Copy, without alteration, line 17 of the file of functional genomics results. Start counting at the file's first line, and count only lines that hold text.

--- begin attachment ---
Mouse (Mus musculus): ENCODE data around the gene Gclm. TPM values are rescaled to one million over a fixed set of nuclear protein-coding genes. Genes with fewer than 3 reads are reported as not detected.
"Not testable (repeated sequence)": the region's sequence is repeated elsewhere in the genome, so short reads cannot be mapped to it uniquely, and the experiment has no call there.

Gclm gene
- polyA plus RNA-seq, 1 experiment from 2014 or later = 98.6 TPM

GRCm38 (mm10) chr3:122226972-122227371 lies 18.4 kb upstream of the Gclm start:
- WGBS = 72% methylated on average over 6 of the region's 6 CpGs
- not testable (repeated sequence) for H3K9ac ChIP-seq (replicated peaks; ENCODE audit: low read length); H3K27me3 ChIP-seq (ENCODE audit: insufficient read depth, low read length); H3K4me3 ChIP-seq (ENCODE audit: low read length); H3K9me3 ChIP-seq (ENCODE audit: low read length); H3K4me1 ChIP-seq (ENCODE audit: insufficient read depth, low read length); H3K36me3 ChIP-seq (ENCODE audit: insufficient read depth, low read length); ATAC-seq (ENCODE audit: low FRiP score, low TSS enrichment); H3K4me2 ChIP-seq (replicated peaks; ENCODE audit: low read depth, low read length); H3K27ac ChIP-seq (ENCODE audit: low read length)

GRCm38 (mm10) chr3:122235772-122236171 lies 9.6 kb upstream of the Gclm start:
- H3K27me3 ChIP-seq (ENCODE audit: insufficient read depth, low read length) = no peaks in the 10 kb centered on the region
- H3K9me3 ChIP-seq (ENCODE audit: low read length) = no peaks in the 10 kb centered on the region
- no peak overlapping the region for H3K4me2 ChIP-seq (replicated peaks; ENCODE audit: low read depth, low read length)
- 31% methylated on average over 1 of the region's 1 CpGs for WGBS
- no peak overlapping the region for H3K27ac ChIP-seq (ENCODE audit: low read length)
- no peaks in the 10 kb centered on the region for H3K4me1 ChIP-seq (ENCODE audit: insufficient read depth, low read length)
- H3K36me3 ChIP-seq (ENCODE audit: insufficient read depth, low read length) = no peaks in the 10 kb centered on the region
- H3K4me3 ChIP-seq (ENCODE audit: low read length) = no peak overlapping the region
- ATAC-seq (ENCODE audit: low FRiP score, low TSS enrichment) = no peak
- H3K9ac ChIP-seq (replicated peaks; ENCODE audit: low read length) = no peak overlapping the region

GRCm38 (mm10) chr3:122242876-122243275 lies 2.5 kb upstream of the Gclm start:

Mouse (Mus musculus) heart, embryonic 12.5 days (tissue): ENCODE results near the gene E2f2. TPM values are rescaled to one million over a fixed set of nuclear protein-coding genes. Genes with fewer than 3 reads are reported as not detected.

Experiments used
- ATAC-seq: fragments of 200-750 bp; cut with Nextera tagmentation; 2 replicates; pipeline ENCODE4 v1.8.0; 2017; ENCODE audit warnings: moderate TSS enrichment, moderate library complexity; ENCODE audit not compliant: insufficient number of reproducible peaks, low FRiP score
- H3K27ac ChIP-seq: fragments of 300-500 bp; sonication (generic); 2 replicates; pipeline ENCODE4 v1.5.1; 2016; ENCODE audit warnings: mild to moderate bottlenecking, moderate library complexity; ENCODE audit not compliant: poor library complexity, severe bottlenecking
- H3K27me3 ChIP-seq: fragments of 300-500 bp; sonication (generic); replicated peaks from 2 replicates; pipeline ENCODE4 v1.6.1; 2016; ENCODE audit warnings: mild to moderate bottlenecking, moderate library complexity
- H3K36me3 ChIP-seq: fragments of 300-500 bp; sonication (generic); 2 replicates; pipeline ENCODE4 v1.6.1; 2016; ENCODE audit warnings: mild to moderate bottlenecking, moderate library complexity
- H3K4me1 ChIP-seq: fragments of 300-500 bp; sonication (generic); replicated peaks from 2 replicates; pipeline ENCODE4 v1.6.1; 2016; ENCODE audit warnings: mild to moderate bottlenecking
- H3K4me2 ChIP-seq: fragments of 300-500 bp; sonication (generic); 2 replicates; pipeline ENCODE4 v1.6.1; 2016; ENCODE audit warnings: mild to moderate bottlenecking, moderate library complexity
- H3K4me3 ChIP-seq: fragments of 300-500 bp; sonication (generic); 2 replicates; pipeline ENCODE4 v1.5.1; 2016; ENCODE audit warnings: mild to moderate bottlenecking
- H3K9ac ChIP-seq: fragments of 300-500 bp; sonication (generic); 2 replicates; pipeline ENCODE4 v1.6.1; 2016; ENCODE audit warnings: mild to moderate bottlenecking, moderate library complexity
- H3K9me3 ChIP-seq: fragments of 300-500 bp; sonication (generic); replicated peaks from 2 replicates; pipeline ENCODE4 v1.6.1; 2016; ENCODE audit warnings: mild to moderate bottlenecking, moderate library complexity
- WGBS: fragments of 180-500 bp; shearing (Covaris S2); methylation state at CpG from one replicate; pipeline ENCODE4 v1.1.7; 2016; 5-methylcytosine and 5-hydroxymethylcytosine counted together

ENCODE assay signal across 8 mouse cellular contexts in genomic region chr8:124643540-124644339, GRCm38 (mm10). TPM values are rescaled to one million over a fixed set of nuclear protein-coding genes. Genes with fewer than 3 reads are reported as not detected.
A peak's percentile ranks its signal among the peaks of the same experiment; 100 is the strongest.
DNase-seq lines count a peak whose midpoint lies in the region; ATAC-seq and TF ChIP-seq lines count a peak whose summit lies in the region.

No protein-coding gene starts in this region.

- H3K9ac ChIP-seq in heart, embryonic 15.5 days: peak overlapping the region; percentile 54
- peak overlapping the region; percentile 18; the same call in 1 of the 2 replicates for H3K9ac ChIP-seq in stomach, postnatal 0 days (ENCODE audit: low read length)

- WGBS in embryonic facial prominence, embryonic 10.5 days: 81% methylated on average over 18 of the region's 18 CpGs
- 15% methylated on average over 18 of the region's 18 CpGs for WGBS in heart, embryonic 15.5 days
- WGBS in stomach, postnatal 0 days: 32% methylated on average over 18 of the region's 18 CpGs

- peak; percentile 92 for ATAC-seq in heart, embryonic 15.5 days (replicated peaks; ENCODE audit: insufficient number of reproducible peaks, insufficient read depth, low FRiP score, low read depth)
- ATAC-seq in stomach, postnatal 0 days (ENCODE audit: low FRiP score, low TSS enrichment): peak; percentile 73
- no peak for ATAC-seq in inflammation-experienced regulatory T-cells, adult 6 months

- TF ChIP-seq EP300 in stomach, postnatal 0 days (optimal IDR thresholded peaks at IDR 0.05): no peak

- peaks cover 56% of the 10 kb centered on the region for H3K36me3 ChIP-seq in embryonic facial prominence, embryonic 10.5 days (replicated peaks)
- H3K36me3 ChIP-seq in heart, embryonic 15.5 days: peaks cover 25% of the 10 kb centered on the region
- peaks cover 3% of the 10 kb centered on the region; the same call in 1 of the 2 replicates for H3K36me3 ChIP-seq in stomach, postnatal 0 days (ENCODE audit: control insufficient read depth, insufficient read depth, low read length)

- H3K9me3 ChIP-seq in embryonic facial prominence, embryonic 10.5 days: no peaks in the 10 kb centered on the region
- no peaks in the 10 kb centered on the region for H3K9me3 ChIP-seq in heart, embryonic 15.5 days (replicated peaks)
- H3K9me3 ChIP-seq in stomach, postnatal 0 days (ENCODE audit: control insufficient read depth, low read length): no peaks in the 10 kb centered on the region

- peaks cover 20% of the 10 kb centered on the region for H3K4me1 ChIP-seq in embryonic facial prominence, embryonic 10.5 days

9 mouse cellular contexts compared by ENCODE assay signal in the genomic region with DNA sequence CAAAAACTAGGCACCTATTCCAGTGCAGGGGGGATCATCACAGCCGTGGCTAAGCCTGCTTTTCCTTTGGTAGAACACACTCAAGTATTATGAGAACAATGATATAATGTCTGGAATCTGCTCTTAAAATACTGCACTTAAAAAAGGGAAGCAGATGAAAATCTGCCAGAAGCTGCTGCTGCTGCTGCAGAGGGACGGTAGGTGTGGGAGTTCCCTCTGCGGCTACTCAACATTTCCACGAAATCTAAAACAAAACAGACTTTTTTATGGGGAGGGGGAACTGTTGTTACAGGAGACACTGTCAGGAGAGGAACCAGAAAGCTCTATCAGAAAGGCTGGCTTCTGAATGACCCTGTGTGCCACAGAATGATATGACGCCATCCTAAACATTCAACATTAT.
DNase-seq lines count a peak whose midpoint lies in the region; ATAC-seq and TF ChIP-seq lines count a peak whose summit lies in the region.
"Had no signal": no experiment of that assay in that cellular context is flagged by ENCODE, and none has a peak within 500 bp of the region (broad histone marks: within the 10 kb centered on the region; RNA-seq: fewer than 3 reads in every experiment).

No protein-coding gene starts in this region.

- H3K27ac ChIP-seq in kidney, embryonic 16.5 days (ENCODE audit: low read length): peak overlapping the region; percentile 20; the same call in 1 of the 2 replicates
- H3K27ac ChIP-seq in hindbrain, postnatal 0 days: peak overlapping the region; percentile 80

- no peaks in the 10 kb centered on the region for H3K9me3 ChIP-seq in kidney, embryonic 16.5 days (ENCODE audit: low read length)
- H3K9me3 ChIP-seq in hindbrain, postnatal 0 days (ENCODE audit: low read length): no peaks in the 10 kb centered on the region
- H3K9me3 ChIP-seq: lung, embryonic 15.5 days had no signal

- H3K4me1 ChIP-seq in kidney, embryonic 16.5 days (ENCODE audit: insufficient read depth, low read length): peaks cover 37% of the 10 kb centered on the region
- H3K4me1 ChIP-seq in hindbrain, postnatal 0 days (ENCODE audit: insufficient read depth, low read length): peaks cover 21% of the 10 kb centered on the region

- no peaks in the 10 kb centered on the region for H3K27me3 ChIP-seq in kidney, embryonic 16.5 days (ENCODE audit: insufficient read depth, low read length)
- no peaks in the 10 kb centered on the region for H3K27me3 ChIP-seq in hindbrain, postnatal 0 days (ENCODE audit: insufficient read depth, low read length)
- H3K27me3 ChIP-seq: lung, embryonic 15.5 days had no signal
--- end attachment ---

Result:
- ATAC-seq (ENCODE audit: low FRiP score, low TSS enrichment) = no peak